Before their beautiful full-length debut of Love Your Abuser on Mush Records, brothers Michael and Jared Bell made well-crafted, keyboard-driven post-rock for their Carved by Glaciers EP.
The duo’s heartening tunes employ piano, synthesizers, organs, xylophones, brass instruments, and much more to provide a gorgeous multi-layered mix, which can be heard again via Carved by Glaciers with last week’s re-release on Magic Bullet Records.
Lymbyc Systym also released a split with This Will Destroy You last week, and the duo is busy at work on a new full-length effort. Online editor Scott Morrow caught up with Michael Bell to discuss the band’s recording process, translation to live performance, and upcoming album.
With one of you in Brooklyn, NY and one in Austin, TX, what is your process for writing and recording songs? How much room is there for alterations once you begin recording?
For our recent recordings (Field Studies and our upcoming full-length), the writing process and demoing was mostly done through e-mail. We would trade melodic and percussive ideas back and forth using yousendit.com, edit each other’s ideas, and then exchange things back again.
Eventually, we got together and recorded at Uniform Recording in Philadelphia, where our engineer friend Jeff Ziegler recorded us mostly on an old analog tape machine and a bit directly into digital software.
There is always room for editing and alterations throughout the recording process. Even stuff we had recorded in analog format was eventually transferred to digital, and we both have mini computer studios at home, so a fair amount of editing and additional recording was completed at home in our respective ghetto studios.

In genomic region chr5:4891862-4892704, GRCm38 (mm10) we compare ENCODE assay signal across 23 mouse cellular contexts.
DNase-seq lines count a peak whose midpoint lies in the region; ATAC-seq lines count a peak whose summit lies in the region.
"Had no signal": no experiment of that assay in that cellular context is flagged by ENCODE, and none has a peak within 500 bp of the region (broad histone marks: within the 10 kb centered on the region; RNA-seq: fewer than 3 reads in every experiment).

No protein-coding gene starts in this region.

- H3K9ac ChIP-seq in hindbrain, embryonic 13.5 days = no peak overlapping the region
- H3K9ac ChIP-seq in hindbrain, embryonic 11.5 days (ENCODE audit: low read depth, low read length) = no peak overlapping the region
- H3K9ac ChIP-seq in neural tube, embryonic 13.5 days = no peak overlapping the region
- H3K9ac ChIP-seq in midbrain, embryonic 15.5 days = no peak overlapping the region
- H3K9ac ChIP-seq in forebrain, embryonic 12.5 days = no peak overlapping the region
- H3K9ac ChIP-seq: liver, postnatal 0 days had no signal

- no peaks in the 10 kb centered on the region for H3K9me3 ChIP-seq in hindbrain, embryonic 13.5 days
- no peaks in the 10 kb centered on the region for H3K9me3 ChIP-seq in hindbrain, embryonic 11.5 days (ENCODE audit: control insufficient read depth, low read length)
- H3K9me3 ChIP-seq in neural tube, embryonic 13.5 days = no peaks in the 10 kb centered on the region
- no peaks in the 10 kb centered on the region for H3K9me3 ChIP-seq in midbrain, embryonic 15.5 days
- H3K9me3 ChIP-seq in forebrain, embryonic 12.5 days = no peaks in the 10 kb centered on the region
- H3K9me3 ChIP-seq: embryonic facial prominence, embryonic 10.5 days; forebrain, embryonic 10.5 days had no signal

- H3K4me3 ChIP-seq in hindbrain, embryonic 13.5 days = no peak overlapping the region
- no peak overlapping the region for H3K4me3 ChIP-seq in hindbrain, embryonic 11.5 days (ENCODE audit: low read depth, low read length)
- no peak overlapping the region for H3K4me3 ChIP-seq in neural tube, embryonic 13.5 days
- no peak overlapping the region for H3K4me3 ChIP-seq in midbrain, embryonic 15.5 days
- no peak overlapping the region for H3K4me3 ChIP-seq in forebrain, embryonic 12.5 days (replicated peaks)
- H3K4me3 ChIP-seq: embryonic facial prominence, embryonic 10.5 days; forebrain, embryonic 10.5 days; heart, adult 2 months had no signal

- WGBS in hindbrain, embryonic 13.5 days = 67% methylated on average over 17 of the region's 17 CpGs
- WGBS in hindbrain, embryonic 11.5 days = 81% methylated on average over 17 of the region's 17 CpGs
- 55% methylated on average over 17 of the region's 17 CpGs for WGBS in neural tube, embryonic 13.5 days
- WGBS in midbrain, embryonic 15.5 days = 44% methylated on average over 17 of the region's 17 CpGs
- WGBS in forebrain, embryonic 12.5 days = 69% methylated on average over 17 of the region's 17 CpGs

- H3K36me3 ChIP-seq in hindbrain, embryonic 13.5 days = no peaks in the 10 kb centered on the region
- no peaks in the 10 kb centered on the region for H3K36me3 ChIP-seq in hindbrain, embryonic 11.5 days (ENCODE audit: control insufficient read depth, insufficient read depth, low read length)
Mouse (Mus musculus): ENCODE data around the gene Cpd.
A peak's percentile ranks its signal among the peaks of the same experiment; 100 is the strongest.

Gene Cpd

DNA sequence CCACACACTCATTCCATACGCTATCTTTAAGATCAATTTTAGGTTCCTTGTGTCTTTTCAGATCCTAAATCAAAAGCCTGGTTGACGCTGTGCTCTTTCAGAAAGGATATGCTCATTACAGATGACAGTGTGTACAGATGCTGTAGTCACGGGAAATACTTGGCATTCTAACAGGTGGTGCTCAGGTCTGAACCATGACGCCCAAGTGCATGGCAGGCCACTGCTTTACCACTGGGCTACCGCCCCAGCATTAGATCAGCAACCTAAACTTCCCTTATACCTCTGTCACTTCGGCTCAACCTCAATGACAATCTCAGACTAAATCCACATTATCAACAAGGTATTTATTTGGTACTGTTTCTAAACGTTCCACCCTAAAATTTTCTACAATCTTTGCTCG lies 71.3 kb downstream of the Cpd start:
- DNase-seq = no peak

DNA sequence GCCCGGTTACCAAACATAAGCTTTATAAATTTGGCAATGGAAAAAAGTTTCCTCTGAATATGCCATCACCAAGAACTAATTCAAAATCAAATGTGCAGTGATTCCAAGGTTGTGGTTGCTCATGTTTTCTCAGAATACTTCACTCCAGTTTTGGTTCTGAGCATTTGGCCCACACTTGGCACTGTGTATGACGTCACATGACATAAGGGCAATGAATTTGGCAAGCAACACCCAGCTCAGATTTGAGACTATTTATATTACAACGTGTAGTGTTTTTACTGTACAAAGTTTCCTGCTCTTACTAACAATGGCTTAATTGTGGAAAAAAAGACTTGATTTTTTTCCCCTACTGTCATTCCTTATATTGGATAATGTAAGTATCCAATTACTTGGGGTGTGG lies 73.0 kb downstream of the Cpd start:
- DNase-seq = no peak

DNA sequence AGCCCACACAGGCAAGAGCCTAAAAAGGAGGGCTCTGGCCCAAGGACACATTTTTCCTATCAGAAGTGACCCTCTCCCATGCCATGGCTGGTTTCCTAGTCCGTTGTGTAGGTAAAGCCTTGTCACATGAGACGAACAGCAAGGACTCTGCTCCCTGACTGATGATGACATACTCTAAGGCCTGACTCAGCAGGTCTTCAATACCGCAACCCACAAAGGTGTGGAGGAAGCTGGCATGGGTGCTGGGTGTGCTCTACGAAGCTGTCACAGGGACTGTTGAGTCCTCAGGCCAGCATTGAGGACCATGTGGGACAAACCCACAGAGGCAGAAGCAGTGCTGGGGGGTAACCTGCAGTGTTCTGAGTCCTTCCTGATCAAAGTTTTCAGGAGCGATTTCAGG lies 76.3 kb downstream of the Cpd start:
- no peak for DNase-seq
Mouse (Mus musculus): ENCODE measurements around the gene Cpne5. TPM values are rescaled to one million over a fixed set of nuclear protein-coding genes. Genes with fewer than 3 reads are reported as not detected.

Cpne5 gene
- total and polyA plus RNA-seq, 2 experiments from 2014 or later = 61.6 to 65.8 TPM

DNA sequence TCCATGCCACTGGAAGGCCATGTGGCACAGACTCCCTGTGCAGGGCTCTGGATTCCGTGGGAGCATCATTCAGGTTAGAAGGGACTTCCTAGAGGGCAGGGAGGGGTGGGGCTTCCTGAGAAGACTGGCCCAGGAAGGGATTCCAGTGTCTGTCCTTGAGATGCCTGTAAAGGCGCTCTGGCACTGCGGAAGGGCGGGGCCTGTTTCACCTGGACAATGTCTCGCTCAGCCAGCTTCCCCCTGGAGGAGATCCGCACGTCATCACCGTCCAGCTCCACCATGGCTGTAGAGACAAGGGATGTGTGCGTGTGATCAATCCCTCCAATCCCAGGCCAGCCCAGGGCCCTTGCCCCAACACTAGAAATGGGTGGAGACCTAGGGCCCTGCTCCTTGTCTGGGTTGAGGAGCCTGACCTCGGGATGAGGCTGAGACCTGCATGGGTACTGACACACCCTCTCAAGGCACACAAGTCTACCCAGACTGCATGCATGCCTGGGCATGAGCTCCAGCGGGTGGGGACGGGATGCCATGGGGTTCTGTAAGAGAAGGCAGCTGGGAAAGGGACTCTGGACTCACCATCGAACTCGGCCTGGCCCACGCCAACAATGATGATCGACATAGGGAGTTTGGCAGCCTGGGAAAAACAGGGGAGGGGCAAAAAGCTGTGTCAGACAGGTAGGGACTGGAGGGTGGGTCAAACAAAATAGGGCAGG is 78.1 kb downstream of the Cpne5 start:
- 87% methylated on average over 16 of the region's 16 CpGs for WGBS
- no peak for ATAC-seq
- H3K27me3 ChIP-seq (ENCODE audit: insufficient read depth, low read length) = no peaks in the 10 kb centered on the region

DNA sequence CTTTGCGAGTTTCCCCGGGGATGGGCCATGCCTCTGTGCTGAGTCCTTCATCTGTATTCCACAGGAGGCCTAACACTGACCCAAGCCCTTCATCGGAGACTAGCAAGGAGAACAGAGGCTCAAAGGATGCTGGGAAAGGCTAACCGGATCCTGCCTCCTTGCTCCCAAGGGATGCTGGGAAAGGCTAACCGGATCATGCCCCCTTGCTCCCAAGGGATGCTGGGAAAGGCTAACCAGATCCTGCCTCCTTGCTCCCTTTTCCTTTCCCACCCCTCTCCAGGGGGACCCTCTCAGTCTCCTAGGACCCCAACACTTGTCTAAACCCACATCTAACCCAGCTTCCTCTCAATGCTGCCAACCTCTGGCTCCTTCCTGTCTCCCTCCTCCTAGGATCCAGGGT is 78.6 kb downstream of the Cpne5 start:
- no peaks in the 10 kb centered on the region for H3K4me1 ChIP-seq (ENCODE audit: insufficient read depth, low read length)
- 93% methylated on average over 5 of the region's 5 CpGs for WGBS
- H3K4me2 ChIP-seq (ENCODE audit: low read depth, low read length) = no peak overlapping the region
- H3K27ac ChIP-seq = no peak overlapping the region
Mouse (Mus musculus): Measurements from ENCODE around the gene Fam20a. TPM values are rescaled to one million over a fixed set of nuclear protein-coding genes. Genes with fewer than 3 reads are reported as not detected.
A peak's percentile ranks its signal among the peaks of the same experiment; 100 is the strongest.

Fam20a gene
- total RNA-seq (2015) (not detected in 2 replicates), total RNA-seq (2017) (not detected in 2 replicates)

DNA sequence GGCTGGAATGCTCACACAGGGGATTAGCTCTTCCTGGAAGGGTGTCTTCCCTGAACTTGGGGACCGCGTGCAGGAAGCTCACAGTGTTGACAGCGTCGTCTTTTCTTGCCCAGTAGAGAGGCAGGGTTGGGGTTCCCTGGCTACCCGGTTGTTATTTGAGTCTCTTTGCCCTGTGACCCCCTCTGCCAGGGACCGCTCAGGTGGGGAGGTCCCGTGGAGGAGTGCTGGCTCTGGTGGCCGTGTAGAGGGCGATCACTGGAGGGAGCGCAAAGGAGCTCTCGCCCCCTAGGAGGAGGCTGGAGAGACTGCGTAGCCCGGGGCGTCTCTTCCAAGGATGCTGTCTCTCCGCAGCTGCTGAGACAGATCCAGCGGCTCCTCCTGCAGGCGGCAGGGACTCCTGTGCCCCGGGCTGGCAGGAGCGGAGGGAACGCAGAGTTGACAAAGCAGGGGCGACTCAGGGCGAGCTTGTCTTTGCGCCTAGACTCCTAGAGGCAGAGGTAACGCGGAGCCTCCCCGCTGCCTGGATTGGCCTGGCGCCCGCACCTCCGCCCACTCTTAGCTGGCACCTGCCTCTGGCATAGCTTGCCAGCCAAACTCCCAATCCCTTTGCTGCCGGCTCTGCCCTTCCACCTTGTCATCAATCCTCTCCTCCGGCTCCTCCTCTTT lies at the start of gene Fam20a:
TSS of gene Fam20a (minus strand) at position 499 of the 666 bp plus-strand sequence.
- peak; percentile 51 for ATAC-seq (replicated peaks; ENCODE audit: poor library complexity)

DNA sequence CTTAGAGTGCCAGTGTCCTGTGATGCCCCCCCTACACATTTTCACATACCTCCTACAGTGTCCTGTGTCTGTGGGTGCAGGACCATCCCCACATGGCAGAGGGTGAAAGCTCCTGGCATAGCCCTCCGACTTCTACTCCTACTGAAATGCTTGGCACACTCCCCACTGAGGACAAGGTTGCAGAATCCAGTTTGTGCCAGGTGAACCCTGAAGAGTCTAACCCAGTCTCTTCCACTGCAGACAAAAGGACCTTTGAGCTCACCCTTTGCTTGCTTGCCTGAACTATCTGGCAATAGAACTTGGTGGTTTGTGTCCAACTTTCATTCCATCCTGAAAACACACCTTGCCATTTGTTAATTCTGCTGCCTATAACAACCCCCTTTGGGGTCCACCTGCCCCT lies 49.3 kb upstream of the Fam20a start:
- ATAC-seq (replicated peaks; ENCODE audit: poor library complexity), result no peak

Because you don’t have vocals, you’re categorized as instrumental. Do you feel that music should be separated into these two categories?
I think that pigeon-holing music in general is rather inane, but then again, people need descriptions to help sort things in their own minds, and maybe categories help people to discover music within what they would consider to be their realms of taste.
Obviously, the term instrumental refers to music without vocals and lyrics, so I have no problem with this term.
How much do you need to alter your material to perform live? How much of each song is sequenced when you perform?
We use a laptop when we perform live, but other than elements inititally created on a computer such as electronic percussion and digitally manipulated textures, not much else is sequenced. We like to hold true to a certain live asthetic.
By that, I mean that all important melodies and of course unadaltered, unmanipulated drums and percussion are all performed live and not sequenced.
In order to do this, the live arrangements of our tunes are ineveitably a bit stripped down from the recorded versions. However, we do a decent job of compensating for this by injecting a certain rambunctious energy into the live show that could not ever really be captured on record.
Many first-time LS concertgoers tend to comment on the fact that they weren’t expecting such a powerful and rowdy performance.
With a European tour, the release of the split with This Will Destroy You, and the re-release of Carved by Glaciers early this year, 2009 looks like a productive time. What can we expect from your full-length release that is in the works?
The upcoming full-length maintains the sonic asthetic LS is known for, yet ventures into some newer territory. There are some pieces that are more mellow and folky sounding than some might expect, while others take a direction that is the closest thing we’ve done to capturing a bit of our live-show energy.
Overall, I think that listerners will enjoy and respect the evolution of our sound, as it is indeed a natural continuation of what we’ve been hashing out over the last five years or so.
– Scott Morrow
Lymbyc Systym: “Truth Skull”